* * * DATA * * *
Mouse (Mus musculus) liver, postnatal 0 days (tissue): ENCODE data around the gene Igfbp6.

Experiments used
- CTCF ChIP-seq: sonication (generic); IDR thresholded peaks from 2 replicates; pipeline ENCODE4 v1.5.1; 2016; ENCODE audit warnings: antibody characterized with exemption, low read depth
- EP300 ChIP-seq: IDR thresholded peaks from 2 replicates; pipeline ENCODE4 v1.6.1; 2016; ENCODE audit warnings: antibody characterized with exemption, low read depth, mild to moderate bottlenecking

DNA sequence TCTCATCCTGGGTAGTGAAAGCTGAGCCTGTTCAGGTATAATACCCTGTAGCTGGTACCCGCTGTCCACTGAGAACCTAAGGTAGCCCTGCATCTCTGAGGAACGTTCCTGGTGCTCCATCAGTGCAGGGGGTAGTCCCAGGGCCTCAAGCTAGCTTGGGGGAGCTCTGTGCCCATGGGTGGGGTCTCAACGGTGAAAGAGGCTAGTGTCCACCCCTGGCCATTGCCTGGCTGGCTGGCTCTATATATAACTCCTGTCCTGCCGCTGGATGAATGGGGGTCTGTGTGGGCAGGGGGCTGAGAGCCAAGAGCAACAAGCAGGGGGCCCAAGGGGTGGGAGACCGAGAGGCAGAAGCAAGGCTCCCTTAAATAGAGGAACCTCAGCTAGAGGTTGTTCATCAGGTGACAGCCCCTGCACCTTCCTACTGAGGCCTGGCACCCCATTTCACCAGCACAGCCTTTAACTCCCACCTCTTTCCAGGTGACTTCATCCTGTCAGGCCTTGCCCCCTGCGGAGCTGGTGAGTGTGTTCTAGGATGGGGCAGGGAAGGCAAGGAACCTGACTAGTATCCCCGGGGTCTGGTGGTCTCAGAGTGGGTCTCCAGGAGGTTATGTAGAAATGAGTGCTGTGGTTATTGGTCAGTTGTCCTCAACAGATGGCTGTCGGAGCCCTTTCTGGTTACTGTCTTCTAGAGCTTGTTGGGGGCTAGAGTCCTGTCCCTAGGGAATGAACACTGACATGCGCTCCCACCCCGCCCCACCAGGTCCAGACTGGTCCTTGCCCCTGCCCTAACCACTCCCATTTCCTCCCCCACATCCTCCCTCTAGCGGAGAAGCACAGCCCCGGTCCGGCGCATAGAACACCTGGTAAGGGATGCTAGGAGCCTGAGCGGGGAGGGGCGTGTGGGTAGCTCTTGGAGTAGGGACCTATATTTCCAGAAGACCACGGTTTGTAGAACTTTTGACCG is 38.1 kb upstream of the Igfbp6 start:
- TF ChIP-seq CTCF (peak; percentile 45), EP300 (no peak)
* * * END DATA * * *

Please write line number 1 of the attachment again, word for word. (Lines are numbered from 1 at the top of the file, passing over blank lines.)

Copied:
Mouse (Mus musculus) liver, postnatal 0 days (tissue): ENCODE data around the gene Igfbp6.